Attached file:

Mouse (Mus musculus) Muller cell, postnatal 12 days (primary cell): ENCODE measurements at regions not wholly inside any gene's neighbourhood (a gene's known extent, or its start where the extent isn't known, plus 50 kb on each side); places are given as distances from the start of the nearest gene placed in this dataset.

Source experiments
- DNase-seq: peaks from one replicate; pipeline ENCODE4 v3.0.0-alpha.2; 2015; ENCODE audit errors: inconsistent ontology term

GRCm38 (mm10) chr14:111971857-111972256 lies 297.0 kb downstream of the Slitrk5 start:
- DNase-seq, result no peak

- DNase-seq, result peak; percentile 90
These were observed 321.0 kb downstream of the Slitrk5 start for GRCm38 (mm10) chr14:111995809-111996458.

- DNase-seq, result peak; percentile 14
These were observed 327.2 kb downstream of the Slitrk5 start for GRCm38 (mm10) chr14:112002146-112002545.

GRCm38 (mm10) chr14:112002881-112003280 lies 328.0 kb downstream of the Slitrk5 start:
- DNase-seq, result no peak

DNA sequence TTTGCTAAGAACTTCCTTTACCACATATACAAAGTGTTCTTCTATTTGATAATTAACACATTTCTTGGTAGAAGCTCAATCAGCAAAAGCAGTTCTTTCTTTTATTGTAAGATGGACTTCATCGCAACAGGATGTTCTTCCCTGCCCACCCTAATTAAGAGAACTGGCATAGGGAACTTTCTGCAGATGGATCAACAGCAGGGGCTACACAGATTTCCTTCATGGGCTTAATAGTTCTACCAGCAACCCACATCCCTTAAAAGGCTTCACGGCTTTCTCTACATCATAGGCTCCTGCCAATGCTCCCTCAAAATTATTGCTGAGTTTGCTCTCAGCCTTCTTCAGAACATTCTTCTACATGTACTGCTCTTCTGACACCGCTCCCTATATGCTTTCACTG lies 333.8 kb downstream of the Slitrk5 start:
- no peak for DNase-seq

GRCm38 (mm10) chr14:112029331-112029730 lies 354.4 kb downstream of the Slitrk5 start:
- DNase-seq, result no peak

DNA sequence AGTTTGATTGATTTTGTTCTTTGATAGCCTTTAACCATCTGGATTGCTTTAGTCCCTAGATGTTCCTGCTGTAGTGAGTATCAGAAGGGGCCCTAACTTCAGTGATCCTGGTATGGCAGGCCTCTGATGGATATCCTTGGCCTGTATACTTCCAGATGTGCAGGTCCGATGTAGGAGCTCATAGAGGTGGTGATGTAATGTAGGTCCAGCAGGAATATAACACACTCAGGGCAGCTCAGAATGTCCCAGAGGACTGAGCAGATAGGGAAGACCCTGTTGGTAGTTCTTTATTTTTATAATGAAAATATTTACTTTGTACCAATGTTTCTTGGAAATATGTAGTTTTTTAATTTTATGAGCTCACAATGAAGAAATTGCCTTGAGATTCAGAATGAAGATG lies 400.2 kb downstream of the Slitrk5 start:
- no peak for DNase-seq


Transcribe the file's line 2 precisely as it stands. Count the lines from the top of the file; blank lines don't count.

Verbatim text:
Source experiments